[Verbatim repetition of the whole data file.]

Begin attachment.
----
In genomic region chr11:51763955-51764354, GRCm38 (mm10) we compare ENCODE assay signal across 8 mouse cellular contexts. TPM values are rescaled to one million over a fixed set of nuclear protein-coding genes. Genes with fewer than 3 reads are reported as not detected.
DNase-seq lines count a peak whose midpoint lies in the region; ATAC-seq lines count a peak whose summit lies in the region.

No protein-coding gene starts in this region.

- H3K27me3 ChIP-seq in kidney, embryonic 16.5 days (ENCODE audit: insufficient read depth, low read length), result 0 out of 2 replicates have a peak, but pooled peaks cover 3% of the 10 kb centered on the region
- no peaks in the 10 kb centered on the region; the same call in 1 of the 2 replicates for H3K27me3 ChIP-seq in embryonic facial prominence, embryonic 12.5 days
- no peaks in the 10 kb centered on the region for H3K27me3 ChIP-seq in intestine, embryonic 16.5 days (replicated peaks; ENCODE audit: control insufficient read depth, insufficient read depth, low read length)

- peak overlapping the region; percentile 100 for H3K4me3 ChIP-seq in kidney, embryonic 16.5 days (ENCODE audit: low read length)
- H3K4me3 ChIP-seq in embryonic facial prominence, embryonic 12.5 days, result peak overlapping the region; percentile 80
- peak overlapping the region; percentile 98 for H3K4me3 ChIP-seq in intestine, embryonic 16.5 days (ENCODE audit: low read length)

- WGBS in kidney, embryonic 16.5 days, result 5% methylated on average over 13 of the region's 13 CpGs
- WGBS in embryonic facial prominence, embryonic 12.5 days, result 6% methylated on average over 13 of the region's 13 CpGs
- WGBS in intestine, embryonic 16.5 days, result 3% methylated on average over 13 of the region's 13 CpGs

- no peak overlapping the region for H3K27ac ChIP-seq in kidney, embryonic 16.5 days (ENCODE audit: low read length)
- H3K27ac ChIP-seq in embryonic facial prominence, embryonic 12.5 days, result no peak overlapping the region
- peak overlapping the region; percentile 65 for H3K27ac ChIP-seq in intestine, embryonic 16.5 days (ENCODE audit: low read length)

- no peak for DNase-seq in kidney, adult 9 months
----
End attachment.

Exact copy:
In genomic region chr11:51763955-51764354, GRCm38 (mm10) we compare ENCODE assay signal across 8 mouse cellular contexts. TPM values are rescaled to one million over a fixed set of nuclear protein-coding genes. Genes with fewer than 3 reads are reported as not detected.
DNase-seq lines count a peak whose midpoint lies in the region; ATAC-seq lines count a peak whose summit lies in the region.

No protein-coding gene starts in this region.

- H3K27me3 ChIP-seq in kidney, embryonic 16.5 days (ENCODE audit: insufficient read depth, low read length), result 0 out of 2 replicates have a peak, but pooled peaks cover 3% of the 10 kb centered on the region
- no peaks in the 10 kb centered on the region; the same call in 1 of the 2 replicates for H3K27me3 ChIP-seq in embryonic facial prominence, embryonic 12.5 days
- no peaks in the 10 kb centered on the region for H3K27me3 ChIP-seq in intestine, embryonic 16.5 days (replicated peaks; ENCODE audit: control insufficient read depth, insufficient read depth, low read length)

- peak overlapping the region; percentile 100 for H3K4me3 ChIP-seq in kidney, embryonic 16.5 days (ENCODE audit: low read length)
- H3K4me3 ChIP-seq in embryonic facial prominence, embryonic 12.5 days, result peak overlapping the region; percentile 80
- peak overlapping the region; percentile 98 for H3K4me3 ChIP-seq in intestine, embryonic 16.5 days (ENCODE audit: low read length)

- WGBS in kidney, embryonic 16.5 days, result 5% methylated on average over 13 of the region's 13 CpGs
- WGBS in embryonic facial prominence, embryonic 12.5 days, result 6% methylated on average over 13 of the region's 13 CpGs
- WGBS in intestine, embryonic 16.5 days, result 3% methylated on average over 13 of the region's 13 CpGs

- no peak overlapping the region for H3K27ac ChIP-seq in kidney, embryonic 16.5 days (ENCODE audit: low read length)
- H3K27ac ChIP-seq in embryonic facial prominence, embryonic 12.5 days, result no peak overlapping the region
- peak overlapping the region; percentile 65 for H3K27ac ChIP-seq in intestine, embryonic 16.5 days (ENCODE audit: low read length)

- no peak for DNase-seq in kidney, adult 9 months